Two Breweries Fight Over The Right To Use A Geographic Name Due To Trademark
If there is one thing that really needs to stop at the USPTO, it is the organization's continued approval for trademarks on terms that are basic geographic indicators. While this isn't just an American thing, far too often people are able to get trademark approvals for marks like area codes or the name of their home counties and towns. Given that the purpose of trademark law is to allow unique identifiers for the source of a good or service, marks like these are obvious perversions of the law.And yet it keeps happening. One recent example of this comes from Kentucky, where two Louisville breweries are in a fight over the use of the name of a neighborhood in that city, Butchertown.
Copper & Kings American Brandy Co. and Butchertown Brewing Inc. are engaged in an intellectual property dispute over the use of “Butchertown” in the forthcoming brewery’s name. Andy Cobb, owner of Butchertown Brewing, posted a GoFundMe campaign July 27, to raise $5,000 to go toward legal fees associated with establishing his right to use “Butchertown” in the name of his brewery.Copper & Kings sent a cease-and-desist letter to the brewery April 29 for the use of “Butchertown” in the business’ name, as records from the U.S. Patent and Trademark Office (USPTO), show Joe and Lesley Heron, founders of Copper & Kings, have held the trademark for “Butchertown” on beer, ale, lager, stout, porter and shandy products since 2013.Butchertown, again, is a neighborhood in Louisville. Close to downtown, it's well known in the area. The very idea that someone could keep a brewery in Butchertown from naming itself Butchertown Brewing Inc. is downright silly. Trademark law was never meant to prevent a company from stating where it was from.Notably, while Copper & Kings is indeed headquartered in Butchertown as well, it's a massive brand that has expanded to more than half of the states in America.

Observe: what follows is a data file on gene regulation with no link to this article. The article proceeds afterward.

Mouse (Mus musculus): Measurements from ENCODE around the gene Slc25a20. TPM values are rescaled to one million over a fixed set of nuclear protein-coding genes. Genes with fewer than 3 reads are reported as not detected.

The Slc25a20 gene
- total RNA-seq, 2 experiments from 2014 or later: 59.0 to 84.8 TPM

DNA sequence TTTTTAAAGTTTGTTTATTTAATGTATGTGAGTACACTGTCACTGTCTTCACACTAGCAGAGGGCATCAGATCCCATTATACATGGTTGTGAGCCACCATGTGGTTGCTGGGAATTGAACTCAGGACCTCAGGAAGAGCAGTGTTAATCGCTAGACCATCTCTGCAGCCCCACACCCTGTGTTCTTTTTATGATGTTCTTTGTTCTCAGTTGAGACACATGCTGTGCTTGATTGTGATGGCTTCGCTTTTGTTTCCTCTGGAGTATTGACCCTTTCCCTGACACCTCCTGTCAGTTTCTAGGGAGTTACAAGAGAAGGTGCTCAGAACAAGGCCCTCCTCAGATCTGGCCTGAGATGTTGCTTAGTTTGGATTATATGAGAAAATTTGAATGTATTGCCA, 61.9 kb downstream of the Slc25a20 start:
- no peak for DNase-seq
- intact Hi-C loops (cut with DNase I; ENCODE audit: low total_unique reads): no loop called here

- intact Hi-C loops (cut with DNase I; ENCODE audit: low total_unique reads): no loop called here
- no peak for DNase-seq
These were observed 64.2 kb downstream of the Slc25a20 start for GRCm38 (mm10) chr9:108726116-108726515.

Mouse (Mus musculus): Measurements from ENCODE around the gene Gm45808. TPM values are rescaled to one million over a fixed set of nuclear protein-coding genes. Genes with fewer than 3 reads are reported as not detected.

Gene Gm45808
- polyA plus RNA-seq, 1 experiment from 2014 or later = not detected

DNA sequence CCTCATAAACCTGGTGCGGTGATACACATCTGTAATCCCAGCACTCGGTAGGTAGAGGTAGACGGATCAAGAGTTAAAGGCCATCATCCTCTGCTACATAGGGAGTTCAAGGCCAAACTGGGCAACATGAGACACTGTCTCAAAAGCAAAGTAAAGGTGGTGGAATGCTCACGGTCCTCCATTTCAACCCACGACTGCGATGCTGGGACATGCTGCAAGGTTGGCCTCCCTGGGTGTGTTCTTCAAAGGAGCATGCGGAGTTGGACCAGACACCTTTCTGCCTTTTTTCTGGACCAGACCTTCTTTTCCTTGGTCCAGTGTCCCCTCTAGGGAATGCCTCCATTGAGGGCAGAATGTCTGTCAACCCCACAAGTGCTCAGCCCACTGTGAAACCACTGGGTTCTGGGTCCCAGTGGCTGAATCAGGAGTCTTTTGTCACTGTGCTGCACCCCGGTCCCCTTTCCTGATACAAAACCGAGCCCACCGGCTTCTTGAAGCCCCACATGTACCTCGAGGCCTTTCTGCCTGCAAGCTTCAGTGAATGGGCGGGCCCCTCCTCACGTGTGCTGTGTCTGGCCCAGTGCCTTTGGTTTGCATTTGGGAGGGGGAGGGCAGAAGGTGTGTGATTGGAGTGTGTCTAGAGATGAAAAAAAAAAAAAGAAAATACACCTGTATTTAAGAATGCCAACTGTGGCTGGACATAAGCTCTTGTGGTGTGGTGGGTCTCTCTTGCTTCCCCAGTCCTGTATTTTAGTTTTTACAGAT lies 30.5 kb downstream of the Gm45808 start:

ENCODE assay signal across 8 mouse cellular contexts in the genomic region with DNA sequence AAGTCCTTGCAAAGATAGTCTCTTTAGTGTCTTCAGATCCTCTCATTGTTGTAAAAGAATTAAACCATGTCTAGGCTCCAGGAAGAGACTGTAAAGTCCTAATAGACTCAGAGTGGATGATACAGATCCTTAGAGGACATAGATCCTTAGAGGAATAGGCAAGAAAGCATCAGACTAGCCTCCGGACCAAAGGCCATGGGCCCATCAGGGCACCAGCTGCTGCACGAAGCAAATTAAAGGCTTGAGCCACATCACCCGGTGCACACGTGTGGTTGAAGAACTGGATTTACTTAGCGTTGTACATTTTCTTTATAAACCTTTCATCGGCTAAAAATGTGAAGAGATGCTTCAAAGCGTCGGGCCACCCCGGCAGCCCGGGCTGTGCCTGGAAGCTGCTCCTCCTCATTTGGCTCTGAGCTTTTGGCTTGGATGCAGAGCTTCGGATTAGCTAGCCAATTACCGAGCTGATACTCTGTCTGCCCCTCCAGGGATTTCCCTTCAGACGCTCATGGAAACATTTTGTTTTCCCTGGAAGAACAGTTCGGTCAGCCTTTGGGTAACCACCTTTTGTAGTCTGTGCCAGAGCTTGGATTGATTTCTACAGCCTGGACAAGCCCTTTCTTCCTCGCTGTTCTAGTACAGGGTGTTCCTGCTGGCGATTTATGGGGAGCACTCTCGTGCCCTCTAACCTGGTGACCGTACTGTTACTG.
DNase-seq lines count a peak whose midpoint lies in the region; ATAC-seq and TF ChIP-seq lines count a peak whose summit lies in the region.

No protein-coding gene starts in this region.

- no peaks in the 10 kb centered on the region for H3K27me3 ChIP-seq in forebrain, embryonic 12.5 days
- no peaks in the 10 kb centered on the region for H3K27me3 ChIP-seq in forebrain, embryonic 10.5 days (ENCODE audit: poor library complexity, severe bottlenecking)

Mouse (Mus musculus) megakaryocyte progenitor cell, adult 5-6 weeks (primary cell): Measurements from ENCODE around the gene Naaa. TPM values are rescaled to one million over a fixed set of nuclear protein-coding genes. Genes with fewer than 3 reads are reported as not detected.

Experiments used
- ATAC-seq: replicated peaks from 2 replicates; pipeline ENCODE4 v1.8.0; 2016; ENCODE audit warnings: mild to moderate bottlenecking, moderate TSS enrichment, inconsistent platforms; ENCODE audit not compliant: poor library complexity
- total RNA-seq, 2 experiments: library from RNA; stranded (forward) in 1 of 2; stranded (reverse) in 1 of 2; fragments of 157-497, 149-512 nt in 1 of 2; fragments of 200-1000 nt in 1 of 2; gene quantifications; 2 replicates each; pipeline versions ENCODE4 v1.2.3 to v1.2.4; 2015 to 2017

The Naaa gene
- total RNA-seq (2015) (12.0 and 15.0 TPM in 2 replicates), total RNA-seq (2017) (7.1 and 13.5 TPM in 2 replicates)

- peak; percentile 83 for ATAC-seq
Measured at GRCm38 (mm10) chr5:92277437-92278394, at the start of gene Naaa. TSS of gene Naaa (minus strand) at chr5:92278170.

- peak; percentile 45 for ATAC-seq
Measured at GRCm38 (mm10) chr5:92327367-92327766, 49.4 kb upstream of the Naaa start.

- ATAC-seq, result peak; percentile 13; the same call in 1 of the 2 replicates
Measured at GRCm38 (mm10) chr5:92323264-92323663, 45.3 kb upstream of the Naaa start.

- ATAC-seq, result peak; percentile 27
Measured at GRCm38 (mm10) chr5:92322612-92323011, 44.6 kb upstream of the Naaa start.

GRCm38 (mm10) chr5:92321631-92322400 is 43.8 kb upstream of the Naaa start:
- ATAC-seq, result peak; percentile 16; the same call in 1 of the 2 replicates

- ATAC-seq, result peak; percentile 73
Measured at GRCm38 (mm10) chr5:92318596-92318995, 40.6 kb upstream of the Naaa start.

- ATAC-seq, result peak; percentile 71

As of July 2017, Copper & Kings' 31 markets include: Arkansas, California, Colorado, Connecticut, Delaware, Georgia, Illinois, Indiana, Kansas, Kentucky, Louisiana, Maryland, Massachusetts, Michigan, Minnesota, Mississippi, Missouri, New Jersey, New York, North Carolina, Ohio, Oklahoma, Oregon, Pennsylvania, Rhode Island, South Carolina, Tennessee, Texas, Virginia, Washington, Washington D.C., West Virginia, Wisconsin.Which, hey, good for them! Still, one wonders just for whom the term Butchertown in its brands serves as a better source identifier, Copper & Kings, or the would be Butchertown Brewing Inc.?Either way, this is all very silly. The USPTO should not be granting trademarks on geographic terms. And if the name of a damn neighborhood in Louisville, Kentucky isn't a geographic term, I don't know what would be.